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Daily Egyptian

Daily Egyptian

The First Century

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Southern Illinois University Carbondale, School of Journalism


80 pages, 9 x 12, 70 illustrations

Saluki Publishing


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About the Book

For one hundred years, the Daily Egyptian has served as the student-run newspaper for Southern Illinois University Carbondale and the Carbondale community. Featuring front pages and stories from the paper’s past publications as well as reflections from former reporters on their time at the paper and the issues they covered, The Daily Egyptian: The First Century showcases the DE’s dedication to providing in-depth coverage of regional, state, and national stories with a focus on how they impact the local population.
Throughout its history, the Daily Egyptian has been present at prominent historical events, whether providing reports and photographs on the antiwar riots in the 1970s during which SIUC was closed and National Guard troops were deployed with bayonets and rifles, sending photographers to Chicago’s Grant Park the night Barack Obama was elected president, or covering the impact of the September 11 terrorist attacks on people from southern Illinois. Also profiled are stands the paper has taken on national issues, such as a campaign in 1950 against Jim Crow exclusion of black SIUC athletes from playing in road games, and editorials against police brutality. The book also explores the work the paper has done within the southern Illinois region, including its role in selecting the Saluki as SIUC’s mascot, stories on the 2008 Harrisburg tornado, the time an SIUC student hit Governor George Ryan in the face with a pie, and the Saluki men’s basketball team’s Sweet 16 run in 2007.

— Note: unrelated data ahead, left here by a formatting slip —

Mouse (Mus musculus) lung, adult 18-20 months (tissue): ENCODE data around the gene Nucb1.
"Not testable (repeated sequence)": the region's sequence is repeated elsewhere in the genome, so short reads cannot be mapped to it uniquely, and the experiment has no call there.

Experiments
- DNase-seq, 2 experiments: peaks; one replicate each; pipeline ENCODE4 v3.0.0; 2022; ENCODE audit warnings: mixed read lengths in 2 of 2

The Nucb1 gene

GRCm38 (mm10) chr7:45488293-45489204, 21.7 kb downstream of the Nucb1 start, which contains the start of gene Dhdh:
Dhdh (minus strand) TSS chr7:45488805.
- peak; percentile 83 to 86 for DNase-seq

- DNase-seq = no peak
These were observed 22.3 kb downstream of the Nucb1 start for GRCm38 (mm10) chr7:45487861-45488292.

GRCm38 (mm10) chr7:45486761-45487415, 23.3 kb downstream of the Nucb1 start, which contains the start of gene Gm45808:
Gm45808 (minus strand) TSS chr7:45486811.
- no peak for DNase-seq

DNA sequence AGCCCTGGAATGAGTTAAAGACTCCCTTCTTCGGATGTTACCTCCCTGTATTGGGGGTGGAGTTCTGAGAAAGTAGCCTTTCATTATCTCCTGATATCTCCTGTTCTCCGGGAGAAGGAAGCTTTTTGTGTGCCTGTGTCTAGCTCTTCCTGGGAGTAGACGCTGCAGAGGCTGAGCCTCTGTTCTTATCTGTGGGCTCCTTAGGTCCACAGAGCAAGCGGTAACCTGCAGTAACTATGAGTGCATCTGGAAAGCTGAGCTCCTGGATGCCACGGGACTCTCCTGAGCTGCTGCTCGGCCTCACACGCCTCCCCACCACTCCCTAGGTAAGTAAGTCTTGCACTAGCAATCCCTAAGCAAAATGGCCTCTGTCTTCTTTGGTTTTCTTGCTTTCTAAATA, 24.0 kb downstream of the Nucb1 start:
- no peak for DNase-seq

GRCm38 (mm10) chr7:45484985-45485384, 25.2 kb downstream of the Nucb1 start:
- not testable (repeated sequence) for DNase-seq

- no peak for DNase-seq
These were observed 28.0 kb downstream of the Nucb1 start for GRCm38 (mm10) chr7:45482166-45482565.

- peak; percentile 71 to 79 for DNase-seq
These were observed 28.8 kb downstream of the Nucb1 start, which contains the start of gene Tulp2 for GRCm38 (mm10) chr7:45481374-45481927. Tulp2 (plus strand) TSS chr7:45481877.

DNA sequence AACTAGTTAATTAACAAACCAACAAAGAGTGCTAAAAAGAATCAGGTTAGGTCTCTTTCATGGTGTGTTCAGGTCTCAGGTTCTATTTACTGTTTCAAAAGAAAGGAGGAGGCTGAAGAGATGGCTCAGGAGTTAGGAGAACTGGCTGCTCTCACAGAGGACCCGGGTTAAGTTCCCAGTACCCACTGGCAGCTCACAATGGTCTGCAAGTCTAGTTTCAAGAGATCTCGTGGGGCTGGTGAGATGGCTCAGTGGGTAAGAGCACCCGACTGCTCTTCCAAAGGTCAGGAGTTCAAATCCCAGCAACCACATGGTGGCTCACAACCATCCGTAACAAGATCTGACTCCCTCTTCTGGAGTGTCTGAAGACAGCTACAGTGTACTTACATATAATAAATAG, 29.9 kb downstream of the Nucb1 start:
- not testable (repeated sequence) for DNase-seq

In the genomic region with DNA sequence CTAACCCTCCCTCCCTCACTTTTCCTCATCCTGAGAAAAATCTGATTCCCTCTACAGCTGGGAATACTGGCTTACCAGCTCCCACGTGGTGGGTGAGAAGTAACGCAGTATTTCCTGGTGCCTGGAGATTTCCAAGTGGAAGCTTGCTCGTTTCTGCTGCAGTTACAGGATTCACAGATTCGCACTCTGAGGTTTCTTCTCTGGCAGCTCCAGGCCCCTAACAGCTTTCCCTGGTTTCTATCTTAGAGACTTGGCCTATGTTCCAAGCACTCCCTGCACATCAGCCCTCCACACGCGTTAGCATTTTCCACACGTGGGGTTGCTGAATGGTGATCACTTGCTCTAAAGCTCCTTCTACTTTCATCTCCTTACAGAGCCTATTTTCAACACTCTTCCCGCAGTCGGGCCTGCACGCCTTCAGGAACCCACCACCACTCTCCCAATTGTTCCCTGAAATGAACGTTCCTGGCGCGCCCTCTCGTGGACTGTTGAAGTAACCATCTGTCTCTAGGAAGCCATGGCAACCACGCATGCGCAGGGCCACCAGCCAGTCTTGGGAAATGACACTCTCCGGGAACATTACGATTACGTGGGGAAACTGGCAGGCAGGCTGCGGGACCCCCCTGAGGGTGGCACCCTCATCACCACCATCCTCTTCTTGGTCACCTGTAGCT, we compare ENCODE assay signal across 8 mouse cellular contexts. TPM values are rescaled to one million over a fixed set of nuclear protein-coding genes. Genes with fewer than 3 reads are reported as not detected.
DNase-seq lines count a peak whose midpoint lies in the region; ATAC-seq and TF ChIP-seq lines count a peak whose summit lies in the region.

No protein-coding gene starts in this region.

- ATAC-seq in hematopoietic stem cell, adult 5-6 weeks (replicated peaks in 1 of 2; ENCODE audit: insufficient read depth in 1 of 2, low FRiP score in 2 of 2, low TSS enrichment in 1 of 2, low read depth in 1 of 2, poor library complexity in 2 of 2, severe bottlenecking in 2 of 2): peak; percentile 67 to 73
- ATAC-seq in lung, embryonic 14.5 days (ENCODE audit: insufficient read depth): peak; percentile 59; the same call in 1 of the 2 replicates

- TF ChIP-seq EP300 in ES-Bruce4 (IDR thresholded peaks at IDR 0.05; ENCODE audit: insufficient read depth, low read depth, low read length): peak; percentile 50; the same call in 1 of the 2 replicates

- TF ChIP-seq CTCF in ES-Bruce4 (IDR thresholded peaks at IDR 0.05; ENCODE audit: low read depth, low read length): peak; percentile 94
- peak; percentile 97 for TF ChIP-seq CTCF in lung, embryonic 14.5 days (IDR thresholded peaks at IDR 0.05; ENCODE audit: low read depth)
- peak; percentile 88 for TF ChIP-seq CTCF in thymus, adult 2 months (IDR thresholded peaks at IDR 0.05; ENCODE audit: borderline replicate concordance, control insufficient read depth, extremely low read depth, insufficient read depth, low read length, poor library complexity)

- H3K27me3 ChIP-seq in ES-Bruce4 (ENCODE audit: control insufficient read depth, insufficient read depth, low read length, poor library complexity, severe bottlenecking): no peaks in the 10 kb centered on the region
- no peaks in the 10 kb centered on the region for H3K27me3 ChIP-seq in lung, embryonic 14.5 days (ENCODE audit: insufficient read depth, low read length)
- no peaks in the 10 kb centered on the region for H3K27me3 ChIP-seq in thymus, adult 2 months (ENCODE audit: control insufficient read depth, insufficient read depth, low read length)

The chronological spreads and reminiscences from student journalists allow readers to see how the look and style of the Daily Egyptian has changed throughout the years while still pursuing its same dogged goals. What emerges is not only a remarkable, behind-the-scenes portrait of the hard work required by an all-student staff to produce an award-winning paper for such a long period, but also a time machine that allows readers to relive the force of past events as they first appeared in print.